DC9 set to reopen tonight -- without live music
But things won't be the same at the club near Ninth and U streets NW. After tonight, DC9 will be open on only Friday and Saturday nights for the next few months, said Steve Lambert, who books performers for DC9 and its sister venues the Rock and Roll Hotel and the Red Palace. DC9 isn't likely to host concerts until March. "We're taking it very, very slowly out of respect for everything that happened," Lambert said.
There are financial reasons, too.
When the members of the governing board of the city's Alcoholic Beverage Regulation Administration voted to allow DC9 to reopen on Dec. 1, they imposed several conditions on the club. One of them is that DC9 has pay for a detail of two officers and a police car whenever it's open. Lambert says this costs around $400 each time, "so we can only afford to be open on Friday and Saturday night." (This provision, and others, will be reviewed at a ABRA meeting on Jan. 19.)
Although DC9 made its reputation as a live music venue, there will be only DJ nights for the next few months, including the weekly Friday night Liberation Dance Party. (Bill Spieler, a co-owner of DC9 and resident DJ at Liberation who was charged in the Oct. 15 incident, has since disassociated himself from the club and won't be spinning; ABRA ordered DC9 not to employ any of the men who were charged until further notice.)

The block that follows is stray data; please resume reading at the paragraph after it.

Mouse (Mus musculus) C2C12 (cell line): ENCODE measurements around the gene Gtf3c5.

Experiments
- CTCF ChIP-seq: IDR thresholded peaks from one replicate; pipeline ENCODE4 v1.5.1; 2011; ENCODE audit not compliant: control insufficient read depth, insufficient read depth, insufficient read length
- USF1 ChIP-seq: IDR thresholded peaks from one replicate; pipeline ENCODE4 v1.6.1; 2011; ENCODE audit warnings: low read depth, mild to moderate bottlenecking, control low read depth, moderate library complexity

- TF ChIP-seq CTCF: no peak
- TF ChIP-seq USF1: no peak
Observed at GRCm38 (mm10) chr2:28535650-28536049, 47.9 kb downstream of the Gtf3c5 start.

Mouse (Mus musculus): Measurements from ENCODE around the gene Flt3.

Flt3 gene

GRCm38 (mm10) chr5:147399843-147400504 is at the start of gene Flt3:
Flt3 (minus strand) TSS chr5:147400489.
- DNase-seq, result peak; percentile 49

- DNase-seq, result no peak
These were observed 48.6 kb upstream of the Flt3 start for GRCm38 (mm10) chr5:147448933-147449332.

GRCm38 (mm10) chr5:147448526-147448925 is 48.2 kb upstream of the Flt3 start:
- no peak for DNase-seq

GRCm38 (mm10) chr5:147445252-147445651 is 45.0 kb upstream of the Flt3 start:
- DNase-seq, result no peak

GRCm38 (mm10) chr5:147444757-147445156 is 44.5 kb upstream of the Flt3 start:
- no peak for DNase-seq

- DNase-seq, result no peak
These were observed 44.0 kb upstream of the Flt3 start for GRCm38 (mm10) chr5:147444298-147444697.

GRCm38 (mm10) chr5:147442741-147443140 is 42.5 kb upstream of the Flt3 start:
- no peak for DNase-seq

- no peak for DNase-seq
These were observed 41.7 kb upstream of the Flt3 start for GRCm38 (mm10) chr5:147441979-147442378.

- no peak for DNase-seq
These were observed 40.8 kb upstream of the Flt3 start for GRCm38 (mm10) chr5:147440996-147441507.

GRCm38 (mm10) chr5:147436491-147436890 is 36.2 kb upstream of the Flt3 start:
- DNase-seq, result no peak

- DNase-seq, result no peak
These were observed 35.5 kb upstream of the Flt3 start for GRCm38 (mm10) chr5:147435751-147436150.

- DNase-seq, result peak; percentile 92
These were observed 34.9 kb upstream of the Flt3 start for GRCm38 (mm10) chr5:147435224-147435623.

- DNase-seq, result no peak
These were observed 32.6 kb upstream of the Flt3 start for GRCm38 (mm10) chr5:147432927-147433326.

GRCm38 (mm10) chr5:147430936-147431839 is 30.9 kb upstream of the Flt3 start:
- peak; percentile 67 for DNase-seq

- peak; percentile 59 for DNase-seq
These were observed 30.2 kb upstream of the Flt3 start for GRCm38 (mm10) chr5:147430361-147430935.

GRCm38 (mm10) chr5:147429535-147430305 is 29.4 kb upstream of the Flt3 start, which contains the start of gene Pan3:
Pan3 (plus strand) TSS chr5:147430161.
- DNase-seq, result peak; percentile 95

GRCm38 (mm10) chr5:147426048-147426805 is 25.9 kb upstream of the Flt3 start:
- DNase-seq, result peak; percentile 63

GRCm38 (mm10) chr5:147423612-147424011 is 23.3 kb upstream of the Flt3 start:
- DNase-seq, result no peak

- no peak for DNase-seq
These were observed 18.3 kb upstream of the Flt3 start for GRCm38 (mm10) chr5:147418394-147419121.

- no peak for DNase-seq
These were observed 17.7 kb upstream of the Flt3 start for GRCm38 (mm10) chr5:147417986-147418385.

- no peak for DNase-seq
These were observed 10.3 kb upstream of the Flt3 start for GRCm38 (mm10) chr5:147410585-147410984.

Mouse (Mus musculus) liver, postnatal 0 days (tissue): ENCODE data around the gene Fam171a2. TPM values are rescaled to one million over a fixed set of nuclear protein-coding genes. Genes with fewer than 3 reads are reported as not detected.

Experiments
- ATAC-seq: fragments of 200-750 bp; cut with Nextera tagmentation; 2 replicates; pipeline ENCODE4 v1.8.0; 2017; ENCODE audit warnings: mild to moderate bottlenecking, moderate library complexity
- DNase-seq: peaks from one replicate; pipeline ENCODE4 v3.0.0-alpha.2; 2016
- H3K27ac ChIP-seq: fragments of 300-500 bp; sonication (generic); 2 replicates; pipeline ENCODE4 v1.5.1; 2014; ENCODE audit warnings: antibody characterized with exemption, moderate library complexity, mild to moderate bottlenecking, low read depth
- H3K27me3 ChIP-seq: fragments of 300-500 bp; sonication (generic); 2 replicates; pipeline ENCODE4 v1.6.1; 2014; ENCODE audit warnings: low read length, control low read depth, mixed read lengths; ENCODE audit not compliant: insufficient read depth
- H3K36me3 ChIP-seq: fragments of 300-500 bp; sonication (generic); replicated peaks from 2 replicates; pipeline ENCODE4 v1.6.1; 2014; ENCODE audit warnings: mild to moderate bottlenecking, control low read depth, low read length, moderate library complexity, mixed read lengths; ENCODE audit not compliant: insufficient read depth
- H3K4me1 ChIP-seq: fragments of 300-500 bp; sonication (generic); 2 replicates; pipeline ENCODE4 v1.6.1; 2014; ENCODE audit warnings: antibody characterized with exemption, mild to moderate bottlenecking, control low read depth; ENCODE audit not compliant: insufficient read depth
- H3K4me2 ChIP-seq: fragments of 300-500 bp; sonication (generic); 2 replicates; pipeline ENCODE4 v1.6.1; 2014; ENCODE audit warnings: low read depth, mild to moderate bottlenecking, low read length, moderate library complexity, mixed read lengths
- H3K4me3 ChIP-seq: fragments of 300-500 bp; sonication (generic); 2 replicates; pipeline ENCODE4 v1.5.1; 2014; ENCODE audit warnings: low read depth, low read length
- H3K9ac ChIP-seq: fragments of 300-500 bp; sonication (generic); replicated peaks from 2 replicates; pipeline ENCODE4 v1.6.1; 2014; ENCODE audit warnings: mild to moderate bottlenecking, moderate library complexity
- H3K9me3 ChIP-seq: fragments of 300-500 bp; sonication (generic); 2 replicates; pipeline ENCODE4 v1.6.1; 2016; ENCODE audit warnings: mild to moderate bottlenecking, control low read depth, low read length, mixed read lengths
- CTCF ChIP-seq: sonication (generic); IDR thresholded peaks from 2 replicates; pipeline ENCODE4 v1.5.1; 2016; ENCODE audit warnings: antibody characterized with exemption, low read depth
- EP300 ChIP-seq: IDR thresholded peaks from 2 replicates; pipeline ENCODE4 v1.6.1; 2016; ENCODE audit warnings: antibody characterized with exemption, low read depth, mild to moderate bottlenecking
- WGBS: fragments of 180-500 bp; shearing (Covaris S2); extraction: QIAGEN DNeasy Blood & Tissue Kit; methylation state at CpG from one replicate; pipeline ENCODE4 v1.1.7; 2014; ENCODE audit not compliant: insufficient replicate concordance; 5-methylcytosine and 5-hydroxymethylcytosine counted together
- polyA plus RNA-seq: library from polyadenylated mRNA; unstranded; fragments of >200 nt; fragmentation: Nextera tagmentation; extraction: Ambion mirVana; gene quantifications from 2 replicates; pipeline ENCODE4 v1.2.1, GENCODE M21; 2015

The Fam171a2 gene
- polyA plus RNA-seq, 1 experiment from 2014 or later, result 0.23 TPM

Upcoming events include the annual Fez and Mustache Party on Saturday (featuring DJs spinning "Romani rock, twisted klezmer, Slavic soul and Balkan beats" and free moustaches for early attendees), DJ Stereofaith on Jan. 15 and the return of the '90s hip-hop night Kids on Feb. 5.
All concerts were moved or canceled when DC9 closed in October, and the uncertainty about whether DC9 could reopen meant that the club couldn't book major touring bands for December or January, Lambert says, because "nationally, everything is booked four to six months out." Once the club can reopen on weeknights, Lambert plans to start by hosting local music.
Before its closing, DC9 was booking acts on the verge of moving on to much bigger venues: Beach Fossils, Dum Dum Girls, Free Energy, Casiokids and Women all performed there this year. (And, as my colleague David Malitz points out, DC9 was "running [the shows] on time and making them sound good.")
Lambert guesses that "there will be some" bands who will be wary of playing the club after all that happened, but after years of working with the Rock and Roll Hotel, DC9 and the Red and the Black, he says, "I have a great relationship with certain booking agents. They trust me. That's how it works. It might not be an immediate slam dunk, but I plan to get it back to exactly where it was."
| December 15, 2010; 3:04 PM ET
Categories: Bars and Clubs
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